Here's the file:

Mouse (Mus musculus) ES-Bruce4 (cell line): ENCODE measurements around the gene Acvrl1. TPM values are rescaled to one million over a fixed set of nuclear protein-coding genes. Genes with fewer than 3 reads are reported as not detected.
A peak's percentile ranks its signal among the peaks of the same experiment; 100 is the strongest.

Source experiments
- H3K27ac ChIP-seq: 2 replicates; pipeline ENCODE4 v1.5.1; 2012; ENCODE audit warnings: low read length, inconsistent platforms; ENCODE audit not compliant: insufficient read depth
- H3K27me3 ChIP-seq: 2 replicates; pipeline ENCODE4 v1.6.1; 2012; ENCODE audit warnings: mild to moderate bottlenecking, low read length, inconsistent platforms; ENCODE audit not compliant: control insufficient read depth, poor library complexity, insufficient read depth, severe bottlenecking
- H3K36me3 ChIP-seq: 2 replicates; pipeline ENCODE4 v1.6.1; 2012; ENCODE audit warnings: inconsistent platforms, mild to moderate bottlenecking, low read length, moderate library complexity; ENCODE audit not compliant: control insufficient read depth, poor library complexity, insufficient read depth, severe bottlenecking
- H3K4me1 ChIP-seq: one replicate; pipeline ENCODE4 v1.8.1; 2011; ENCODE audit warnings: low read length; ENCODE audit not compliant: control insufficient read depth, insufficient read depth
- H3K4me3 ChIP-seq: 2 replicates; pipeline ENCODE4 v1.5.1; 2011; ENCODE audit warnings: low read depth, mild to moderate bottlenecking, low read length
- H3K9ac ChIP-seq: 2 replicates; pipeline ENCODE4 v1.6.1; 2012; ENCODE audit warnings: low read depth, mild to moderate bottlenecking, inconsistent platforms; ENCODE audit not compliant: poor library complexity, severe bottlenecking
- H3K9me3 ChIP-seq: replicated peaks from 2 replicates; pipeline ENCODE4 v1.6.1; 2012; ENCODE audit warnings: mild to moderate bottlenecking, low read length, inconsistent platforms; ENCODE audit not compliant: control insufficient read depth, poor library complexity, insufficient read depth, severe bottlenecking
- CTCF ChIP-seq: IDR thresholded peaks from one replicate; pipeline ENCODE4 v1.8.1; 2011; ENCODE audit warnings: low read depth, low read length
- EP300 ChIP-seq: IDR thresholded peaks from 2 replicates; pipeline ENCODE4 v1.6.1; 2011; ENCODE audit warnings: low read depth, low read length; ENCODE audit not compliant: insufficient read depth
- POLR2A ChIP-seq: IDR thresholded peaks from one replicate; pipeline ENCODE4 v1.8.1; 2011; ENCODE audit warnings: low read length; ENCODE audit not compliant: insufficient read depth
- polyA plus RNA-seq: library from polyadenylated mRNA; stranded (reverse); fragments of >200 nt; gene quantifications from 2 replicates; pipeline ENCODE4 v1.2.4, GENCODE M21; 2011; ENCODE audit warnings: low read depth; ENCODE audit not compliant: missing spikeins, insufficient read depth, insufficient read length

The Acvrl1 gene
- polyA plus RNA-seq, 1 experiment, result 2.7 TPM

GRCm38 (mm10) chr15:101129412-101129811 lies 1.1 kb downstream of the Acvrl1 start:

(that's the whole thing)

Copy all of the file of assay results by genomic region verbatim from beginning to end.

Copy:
Mouse (Mus musculus) ES-Bruce4 (cell line): ENCODE measurements around the gene Acvrl1. TPM values are rescaled to one million over a fixed set of nuclear protein-coding genes. Genes with fewer than 3 reads are reported as not detected.
A peak's percentile ranks its signal among the peaks of the same experiment; 100 is the strongest.

Source experiments
- H3K27ac ChIP-seq: 2 replicates; pipeline ENCODE4 v1.5.1; 2012; ENCODE audit warnings: low read length, inconsistent platforms; ENCODE audit not compliant: insufficient read depth
- H3K27me3 ChIP-seq: 2 replicates; pipeline ENCODE4 v1.6.1; 2012; ENCODE audit warnings: mild to moderate bottlenecking, low read length, inconsistent platforms; ENCODE audit not compliant: control insufficient read depth, poor library complexity, insufficient read depth, severe bottlenecking
- H3K36me3 ChIP-seq: 2 replicates; pipeline ENCODE4 v1.6.1; 2012; ENCODE audit warnings: inconsistent platforms, mild to moderate bottlenecking, low read length, moderate library complexity; ENCODE audit not compliant: control insufficient read depth, poor library complexity, insufficient read depth, severe bottlenecking
- H3K4me1 ChIP-seq: one replicate; pipeline ENCODE4 v1.8.1; 2011; ENCODE audit warnings: low read length; ENCODE audit not compliant: control insufficient read depth, insufficient read depth
- H3K4me3 ChIP-seq: 2 replicates; pipeline ENCODE4 v1.5.1; 2011; ENCODE audit warnings: low read depth, mild to moderate bottlenecking, low read length
- H3K9ac ChIP-seq: 2 replicates; pipeline ENCODE4 v1.6.1; 2012; ENCODE audit warnings: low read depth, mild to moderate bottlenecking, inconsistent platforms; ENCODE audit not compliant: poor library complexity, severe bottlenecking
- H3K9me3 ChIP-seq: replicated peaks from 2 replicates; pipeline ENCODE4 v1.6.1; 2012; ENCODE audit warnings: mild to moderate bottlenecking, low read length, inconsistent platforms; ENCODE audit not compliant: control insufficient read depth, poor library complexity, insufficient read depth, severe bottlenecking
- CTCF ChIP-seq: IDR thresholded peaks from one replicate; pipeline ENCODE4 v1.8.1; 2011; ENCODE audit warnings: low read depth, low read length
- EP300 ChIP-seq: IDR thresholded peaks from 2 replicates; pipeline ENCODE4 v1.6.1; 2011; ENCODE audit warnings: low read depth, low read length; ENCODE audit not compliant: insufficient read depth
- POLR2A ChIP-seq: IDR thresholded peaks from one replicate; pipeline ENCODE4 v1.8.1; 2011; ENCODE audit warnings: low read length; ENCODE audit not compliant: insufficient read depth
- polyA plus RNA-seq: library from polyadenylated mRNA; stranded (reverse); fragments of >200 nt; gene quantifications from 2 replicates; pipeline ENCODE4 v1.2.4, GENCODE M21; 2011; ENCODE audit warnings: low read depth; ENCODE audit not compliant: missing spikeins, insufficient read depth, insufficient read length

The Acvrl1 gene
- polyA plus RNA-seq, 1 experiment, result 2.7 TPM

GRCm38 (mm10) chr15:101129412-101129811 lies 1.1 kb downstream of the Acvrl1 start: